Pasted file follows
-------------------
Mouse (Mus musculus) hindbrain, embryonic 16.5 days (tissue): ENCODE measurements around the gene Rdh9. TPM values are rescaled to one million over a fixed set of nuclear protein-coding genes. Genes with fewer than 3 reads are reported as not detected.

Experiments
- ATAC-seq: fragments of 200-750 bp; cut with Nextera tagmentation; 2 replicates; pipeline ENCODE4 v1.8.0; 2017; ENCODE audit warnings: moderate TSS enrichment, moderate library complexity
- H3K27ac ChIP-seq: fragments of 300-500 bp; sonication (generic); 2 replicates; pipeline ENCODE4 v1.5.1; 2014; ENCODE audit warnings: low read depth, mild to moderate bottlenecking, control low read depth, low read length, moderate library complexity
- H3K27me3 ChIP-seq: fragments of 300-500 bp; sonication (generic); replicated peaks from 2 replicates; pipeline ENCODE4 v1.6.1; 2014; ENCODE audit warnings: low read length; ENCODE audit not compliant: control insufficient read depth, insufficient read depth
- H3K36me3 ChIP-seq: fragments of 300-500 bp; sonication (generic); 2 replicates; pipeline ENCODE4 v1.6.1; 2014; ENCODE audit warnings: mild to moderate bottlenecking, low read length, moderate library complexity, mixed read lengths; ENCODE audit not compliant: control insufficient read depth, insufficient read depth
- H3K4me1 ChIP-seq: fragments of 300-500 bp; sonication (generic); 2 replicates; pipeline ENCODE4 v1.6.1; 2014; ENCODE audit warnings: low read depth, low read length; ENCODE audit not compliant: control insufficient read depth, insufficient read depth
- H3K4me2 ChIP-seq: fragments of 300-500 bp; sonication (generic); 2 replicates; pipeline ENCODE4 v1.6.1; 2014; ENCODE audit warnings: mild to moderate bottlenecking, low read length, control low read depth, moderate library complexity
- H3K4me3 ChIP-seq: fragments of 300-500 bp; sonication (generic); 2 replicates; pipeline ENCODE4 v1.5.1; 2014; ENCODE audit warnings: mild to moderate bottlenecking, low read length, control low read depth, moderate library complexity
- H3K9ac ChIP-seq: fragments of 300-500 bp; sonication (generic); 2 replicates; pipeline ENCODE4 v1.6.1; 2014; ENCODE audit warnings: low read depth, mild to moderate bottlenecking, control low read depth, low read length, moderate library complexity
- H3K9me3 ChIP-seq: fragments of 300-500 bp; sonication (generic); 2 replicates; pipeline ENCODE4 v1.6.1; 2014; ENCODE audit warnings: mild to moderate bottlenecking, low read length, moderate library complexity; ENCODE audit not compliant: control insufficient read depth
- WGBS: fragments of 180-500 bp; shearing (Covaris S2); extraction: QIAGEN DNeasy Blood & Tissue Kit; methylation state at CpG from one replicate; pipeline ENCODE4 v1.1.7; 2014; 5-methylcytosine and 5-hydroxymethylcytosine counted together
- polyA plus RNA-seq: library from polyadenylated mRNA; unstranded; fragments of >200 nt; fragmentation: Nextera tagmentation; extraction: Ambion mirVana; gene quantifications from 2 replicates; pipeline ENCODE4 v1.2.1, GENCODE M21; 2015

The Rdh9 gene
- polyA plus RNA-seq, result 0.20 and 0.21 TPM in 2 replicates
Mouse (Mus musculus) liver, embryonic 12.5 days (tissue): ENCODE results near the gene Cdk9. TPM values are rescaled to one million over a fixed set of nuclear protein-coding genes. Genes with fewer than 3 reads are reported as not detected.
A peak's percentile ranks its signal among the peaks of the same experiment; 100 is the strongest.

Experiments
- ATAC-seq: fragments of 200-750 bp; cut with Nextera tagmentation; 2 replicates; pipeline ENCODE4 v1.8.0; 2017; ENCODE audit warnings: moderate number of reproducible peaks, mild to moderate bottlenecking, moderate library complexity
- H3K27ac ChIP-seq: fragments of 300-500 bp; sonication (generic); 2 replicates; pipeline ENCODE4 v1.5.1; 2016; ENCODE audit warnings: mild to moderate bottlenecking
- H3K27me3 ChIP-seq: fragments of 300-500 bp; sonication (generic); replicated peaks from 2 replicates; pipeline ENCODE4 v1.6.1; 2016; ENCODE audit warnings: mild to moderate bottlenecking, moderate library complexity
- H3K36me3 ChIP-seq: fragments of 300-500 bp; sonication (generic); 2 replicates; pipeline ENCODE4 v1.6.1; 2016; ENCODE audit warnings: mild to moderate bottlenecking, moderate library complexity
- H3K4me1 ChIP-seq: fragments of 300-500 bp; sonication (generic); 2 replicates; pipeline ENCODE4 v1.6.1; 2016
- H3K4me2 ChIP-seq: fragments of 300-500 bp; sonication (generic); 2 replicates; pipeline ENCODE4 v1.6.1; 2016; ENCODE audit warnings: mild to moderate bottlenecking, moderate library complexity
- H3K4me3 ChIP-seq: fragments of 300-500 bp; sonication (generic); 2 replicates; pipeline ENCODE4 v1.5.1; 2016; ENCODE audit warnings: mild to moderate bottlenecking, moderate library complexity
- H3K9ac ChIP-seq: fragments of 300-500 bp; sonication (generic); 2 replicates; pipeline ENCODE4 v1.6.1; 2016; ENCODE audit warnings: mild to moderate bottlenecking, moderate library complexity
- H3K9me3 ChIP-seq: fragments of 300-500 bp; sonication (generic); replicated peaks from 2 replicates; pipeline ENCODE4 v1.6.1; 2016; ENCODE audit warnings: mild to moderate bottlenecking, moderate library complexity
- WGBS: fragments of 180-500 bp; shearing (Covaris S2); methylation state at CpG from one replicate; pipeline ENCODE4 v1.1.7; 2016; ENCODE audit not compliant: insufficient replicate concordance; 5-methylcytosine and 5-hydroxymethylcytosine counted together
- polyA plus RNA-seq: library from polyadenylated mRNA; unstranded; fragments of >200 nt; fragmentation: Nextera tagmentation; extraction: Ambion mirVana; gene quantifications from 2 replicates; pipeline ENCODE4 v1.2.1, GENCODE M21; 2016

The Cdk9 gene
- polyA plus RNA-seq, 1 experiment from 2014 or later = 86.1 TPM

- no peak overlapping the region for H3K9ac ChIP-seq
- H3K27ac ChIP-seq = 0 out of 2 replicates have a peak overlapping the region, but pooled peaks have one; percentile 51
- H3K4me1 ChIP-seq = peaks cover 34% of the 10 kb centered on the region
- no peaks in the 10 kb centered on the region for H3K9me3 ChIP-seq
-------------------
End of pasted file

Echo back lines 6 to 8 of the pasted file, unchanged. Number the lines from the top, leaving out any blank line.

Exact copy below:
- H3K36me3 ChIP-seq: fragments of 300-500 bp; sonication (generic); 2 replicates; pipeline ENCODE4 v1.6.1; 2014; ENCODE audit warnings: mild to moderate bottlenecking, low read length, moderate library complexity, mixed read lengths; ENCODE audit not compliant: control insufficient read depth, insufficient read depth
- H3K4me1 ChIP-seq: fragments of 300-500 bp; sonication (generic); 2 replicates; pipeline ENCODE4 v1.6.1; 2014; ENCODE audit warnings: low read depth, low read length; ENCODE audit not compliant: control insufficient read depth, insufficient read depth
- H3K4me2 ChIP-seq: fragments of 300-500 bp; sonication (generic); 2 replicates; pipeline ENCODE4 v1.6.1; 2014; ENCODE audit warnings: mild to moderate bottlenecking, low read length, control low read depth, moderate library complexity